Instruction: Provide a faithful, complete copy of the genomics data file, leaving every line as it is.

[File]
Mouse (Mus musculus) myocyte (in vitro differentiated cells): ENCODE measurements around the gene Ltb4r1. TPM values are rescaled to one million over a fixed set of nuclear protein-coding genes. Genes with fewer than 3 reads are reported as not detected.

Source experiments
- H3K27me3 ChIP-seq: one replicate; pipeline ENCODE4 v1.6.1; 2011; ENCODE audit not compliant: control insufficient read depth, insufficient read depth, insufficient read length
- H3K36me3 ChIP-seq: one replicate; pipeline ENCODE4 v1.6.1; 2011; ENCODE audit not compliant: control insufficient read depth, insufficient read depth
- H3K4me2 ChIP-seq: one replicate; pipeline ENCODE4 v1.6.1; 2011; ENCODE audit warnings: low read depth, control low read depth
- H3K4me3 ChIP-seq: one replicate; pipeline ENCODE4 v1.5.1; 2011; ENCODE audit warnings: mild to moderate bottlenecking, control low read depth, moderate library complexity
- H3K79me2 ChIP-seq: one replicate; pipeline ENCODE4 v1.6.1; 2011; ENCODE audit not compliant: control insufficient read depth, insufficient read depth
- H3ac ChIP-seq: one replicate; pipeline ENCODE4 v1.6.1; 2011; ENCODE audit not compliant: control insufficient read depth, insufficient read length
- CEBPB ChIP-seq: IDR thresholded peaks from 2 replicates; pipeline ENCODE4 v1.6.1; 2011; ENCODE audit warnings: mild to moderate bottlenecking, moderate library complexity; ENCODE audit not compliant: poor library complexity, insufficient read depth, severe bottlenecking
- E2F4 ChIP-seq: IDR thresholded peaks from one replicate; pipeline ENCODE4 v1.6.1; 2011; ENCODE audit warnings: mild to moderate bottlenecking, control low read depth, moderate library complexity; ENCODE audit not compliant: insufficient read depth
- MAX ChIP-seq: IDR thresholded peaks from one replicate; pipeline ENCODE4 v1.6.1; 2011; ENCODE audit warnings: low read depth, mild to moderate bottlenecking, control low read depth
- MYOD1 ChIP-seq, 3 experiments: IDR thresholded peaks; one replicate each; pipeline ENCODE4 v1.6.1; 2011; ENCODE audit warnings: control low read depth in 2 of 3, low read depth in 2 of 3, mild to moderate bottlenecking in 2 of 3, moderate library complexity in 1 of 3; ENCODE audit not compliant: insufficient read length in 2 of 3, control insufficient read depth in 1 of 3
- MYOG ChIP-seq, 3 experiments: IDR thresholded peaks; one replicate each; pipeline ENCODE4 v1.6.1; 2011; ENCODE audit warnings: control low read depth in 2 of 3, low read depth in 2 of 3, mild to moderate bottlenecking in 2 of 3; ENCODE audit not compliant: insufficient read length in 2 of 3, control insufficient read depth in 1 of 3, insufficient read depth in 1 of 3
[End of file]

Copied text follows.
Mouse (Mus musculus) myocyte (in vitro differentiated cells): ENCODE measurements around the gene Ltb4r1. TPM values are rescaled to one million over a fixed set of nuclear protein-coding genes. Genes with fewer than 3 reads are reported as not detected.

Source experiments
- H3K27me3 ChIP-seq: one replicate; pipeline ENCODE4 v1.6.1; 2011; ENCODE audit not compliant: control insufficient read depth, insufficient read depth, insufficient read length
- H3K36me3 ChIP-seq: one replicate; pipeline ENCODE4 v1.6.1; 2011; ENCODE audit not compliant: control insufficient read depth, insufficient read depth
- H3K4me2 ChIP-seq: one replicate; pipeline ENCODE4 v1.6.1; 2011; ENCODE audit warnings: low read depth, control low read depth
- H3K4me3 ChIP-seq: one replicate; pipeline ENCODE4 v1.5.1; 2011; ENCODE audit warnings: mild to moderate bottlenecking, control low read depth, moderate library complexity
- H3K79me2 ChIP-seq: one replicate; pipeline ENCODE4 v1.6.1; 2011; ENCODE audit not compliant: control insufficient read depth, insufficient read depth
- H3ac ChIP-seq: one replicate; pipeline ENCODE4 v1.6.1; 2011; ENCODE audit not compliant: control insufficient read depth, insufficient read length
- CEBPB ChIP-seq: IDR thresholded peaks from 2 replicates; pipeline ENCODE4 v1.6.1; 2011; ENCODE audit warnings: mild to moderate bottlenecking, moderate library complexity; ENCODE audit not compliant: poor library complexity, insufficient read depth, severe bottlenecking
- E2F4 ChIP-seq: IDR thresholded peaks from one replicate; pipeline ENCODE4 v1.6.1; 2011; ENCODE audit warnings: mild to moderate bottlenecking, control low read depth, moderate library complexity; ENCODE audit not compliant: insufficient read depth
- MAX ChIP-seq: IDR thresholded peaks from one replicate; pipeline ENCODE4 v1.6.1; 2011; ENCODE audit warnings: low read depth, mild to moderate bottlenecking, control low read depth
- MYOD1 ChIP-seq, 3 experiments: IDR thresholded peaks; one replicate each; pipeline ENCODE4 v1.6.1; 2011; ENCODE audit warnings: control low read depth in 2 of 3, low read depth in 2 of 3, mild to moderate bottlenecking in 2 of 3, moderate library complexity in 1 of 3; ENCODE audit not compliant: insufficient read length in 2 of 3, control insufficient read depth in 1 of 3
- MYOG ChIP-seq, 3 experiments: IDR thresholded peaks; one replicate each; pipeline ENCODE4 v1.6.1; 2011; ENCODE audit warnings: control low read depth in 2 of 3, low read depth in 2 of 3, mild to moderate bottlenecking in 2 of 3; ENCODE audit not compliant: insufficient read length in 2 of 3, control insufficient read depth in 1 of 3, insufficient read depth in 1 of 3